PR isn’t a diverse industry.
There, I said it.
Only 8% of PR practitioners are from ethnic minorities. This is according to the PRCA, reported this week on the Guardian. I’m saving the reasons why this needs to change for a future blog post, but today I’m going to explore why, in my experience, PR isn’t a diverse industry.
It starts at home
Doctor. Banker. Lawyer. Accountant. These are respectable professions for anyone faced with a standard BME upbringing. Whilst David Cameron was recently in India ‘welcoming’ new students to the UK, it’s worth looking back at migration patterns and the impact that had on where we are today. In my experience to date, Indians who made the move in the 1970s to Britain had to bring a skill. A universal skill that could be easily transplanted from their homeland to the British Isles.
Similar to attitudes towards marriage and education, the hang ups related to professions still exist. I can’t speak for all minorities, but parents of Indian children will still express pride at their offspring becoming a doctor, banker, lawyer or accountant. If I had a pound for every time I’ve heard “but so-and-so’s’ son has a job at this-or-that bank” I’d be a millionaire. Simply put, within many BME communities, anything other than these professions is not respectable.
That isn’t to say that those who chose that path are doing it out of obligation, but what it does mean is that anyone looking to pursue a career in media, marketing or perhaps hospitality needs either very open-minded parents or a hardened determination to make it.
One foot in the door
Let’s say you’ve made that decision to go against your parents wishes and force a career in PR or something similar, you snag a break and land yourself an interview. Mubarak! However referring to that 8% stat above, once you get your foot in the door, you look around and struggle to find ‘someone like you’ in the room or even the office.
Again for many this isn’t important, but for a lot of people (myself included) it’s important to look around your future peers and be assured that there are others who are similar to you (be it gender, race or even dress sense) that you know you will be able to learn from and work well together with. In my working life so far I have only met one other British male Asian doing consumer PR.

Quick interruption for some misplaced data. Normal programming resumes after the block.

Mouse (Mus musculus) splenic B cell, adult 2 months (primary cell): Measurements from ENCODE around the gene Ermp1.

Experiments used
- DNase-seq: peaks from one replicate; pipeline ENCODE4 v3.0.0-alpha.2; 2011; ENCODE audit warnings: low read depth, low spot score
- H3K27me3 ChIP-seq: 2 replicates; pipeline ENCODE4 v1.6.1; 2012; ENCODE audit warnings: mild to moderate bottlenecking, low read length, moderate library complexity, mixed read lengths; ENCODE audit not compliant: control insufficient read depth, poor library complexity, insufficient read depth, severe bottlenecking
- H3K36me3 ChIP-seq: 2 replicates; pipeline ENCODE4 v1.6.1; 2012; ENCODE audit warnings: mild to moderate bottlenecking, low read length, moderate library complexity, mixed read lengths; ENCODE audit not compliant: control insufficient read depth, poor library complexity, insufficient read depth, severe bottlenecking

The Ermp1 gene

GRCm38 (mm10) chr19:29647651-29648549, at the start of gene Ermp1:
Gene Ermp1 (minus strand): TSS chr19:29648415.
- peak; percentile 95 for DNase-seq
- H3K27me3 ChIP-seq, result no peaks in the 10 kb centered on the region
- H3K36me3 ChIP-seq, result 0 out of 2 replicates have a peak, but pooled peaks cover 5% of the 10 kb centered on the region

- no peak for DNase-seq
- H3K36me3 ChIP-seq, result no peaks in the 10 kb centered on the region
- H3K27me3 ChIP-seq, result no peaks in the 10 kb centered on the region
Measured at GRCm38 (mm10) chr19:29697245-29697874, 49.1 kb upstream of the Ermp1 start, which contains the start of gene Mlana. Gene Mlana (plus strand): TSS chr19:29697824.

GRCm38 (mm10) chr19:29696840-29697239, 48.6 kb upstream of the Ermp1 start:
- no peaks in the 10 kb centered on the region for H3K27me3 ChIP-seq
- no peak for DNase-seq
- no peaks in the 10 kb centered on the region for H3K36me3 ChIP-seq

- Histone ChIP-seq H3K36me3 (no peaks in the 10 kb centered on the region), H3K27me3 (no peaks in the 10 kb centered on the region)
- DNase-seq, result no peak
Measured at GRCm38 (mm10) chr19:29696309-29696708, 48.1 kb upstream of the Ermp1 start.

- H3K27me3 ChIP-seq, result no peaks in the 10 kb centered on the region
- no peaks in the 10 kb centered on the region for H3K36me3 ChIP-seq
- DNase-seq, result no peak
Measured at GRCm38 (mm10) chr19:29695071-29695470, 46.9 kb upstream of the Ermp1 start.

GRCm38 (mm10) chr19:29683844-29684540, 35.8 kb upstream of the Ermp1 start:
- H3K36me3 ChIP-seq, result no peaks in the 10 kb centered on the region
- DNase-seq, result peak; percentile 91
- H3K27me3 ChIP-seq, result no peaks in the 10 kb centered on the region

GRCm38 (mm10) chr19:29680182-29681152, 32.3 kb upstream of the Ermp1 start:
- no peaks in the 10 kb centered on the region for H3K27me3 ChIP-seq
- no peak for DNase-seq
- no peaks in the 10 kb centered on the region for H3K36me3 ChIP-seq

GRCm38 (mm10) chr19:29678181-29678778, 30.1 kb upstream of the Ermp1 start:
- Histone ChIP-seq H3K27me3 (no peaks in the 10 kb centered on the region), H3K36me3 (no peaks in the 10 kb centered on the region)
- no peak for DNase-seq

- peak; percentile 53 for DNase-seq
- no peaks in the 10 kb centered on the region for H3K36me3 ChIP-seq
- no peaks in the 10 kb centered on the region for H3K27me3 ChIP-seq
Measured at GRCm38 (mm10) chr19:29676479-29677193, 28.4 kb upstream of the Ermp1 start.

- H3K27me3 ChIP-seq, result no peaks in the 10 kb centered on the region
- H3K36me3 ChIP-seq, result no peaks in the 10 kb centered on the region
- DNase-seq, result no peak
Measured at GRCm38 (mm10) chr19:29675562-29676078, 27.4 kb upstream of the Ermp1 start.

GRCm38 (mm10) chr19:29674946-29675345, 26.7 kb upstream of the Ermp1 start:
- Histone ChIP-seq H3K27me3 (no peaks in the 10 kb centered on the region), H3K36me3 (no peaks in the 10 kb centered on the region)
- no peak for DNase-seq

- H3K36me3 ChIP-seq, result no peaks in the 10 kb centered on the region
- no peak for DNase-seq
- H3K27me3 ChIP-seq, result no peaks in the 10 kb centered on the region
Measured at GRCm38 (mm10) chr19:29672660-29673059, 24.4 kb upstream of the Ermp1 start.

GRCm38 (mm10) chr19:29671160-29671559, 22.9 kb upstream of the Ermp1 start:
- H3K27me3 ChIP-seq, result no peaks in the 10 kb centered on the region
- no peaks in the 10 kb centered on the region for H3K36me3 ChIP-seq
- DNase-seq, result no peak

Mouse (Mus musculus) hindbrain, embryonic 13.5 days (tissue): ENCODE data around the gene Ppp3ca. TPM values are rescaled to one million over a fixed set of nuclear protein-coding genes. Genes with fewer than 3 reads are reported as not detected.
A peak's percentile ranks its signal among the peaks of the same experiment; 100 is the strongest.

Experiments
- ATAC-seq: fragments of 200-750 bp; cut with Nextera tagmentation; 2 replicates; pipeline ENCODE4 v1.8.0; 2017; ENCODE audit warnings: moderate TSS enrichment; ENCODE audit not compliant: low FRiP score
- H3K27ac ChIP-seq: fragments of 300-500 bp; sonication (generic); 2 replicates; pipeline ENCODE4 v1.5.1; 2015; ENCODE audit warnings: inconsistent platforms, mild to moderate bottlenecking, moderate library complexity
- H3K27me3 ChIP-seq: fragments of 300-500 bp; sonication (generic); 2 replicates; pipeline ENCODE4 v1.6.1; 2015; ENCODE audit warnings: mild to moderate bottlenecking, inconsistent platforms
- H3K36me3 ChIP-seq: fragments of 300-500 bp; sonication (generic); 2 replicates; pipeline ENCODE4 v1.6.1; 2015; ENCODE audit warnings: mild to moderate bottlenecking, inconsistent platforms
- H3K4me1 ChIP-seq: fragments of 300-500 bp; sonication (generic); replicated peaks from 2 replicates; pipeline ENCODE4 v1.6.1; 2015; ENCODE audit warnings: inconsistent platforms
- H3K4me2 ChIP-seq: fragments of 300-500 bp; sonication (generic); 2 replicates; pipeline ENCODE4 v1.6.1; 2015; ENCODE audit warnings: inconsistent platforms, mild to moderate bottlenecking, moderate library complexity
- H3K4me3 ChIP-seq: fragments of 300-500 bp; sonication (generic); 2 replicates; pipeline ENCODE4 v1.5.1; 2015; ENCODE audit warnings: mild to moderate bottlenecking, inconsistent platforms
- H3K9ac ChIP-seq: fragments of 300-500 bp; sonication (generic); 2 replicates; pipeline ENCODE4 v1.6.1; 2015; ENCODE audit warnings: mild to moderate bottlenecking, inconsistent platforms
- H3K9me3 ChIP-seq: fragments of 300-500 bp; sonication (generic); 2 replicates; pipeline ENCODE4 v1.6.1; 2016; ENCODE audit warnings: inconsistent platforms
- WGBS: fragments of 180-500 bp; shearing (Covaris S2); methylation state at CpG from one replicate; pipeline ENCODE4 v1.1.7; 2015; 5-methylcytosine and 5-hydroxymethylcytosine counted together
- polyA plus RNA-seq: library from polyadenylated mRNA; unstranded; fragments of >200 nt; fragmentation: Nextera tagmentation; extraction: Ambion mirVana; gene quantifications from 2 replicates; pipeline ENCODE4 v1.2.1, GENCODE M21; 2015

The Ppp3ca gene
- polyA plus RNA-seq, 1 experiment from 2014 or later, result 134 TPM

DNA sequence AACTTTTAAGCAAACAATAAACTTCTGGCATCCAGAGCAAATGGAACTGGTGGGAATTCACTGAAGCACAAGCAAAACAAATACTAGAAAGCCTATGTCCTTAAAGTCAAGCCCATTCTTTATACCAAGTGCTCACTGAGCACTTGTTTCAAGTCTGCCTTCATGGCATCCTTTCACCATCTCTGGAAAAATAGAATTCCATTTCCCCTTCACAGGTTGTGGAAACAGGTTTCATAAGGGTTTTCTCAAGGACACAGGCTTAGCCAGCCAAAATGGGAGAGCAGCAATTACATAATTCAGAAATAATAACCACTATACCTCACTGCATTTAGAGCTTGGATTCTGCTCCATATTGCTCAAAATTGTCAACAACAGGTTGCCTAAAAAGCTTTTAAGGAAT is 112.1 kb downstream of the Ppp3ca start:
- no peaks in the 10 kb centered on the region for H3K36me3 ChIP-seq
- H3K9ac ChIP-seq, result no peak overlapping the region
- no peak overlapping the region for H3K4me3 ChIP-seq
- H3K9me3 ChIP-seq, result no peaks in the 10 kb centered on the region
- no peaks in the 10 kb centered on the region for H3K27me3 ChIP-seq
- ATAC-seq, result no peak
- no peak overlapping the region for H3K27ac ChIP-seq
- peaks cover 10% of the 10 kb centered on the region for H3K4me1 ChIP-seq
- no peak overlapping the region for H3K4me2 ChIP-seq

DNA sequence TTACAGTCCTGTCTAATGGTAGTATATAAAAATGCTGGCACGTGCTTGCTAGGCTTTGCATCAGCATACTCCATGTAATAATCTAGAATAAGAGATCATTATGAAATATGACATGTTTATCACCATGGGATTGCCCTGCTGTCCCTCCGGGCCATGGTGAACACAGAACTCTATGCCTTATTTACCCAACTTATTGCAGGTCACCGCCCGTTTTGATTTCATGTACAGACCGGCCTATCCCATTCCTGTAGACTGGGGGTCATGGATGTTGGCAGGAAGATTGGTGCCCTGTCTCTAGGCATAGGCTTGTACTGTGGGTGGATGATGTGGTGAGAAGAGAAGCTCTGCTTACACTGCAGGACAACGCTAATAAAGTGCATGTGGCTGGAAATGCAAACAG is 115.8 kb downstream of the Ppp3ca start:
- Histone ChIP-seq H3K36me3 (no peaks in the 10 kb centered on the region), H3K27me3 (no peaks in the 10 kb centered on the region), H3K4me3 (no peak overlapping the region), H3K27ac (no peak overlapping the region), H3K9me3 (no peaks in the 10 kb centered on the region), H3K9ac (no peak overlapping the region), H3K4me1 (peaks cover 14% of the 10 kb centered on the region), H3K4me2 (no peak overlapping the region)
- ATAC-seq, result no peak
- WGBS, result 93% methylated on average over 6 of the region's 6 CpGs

Tanya Joseph gave a great example at this week’s first PRCA Diversity Network meeting of a pitch she experienced. The pitch was related to engaging with a diverse group of people, and she was faced with four white middle-upper class men. As an accomplished communications practitioner, Tanya could see the problem, and indeed irony, with this and rightly fed back her feelings. However for someone entering the industry, being faced with a similar audience in your first or second interview could be a) extremely daunting and b) a total put off for forging your way into PR.
Adapt or adios
Having studied German diaspora at university and being a British Indian, I’m familiar with the issues with adapting two cultures in order to make it work for you. On the one hand, being from a minority is a point of difference that can help you to excel and stand out, on the other you have to adapt it and mould it to the culture you’re in and the ways of working it brings with it.
For many this is very difficult. Hybrid ethnicities often tend to stick together. The professions mentioned have a higher percentage of hybrid minorities working within them, thus making it easier to find people from the same background and not have to adapt (or flex) your culture too much. In diasporic terms, you are not between two stools or ‘on the bridge’ because you’re able to find one side that works best for you.
A Change is Gonna Come
Those are just three thoughts as to why I think PR isn’t a diverse industry. Not for much longer. With the PRCA Diversity Network, the CIPR Diversity Working Group and the Taylor Bennett Foundation all working hard, a change is gonna come as Sam Cooke put it.
Stay tuned for more on how I’m getting involved. If you’re reading this and want some advice hit contact; I’d be happy to help.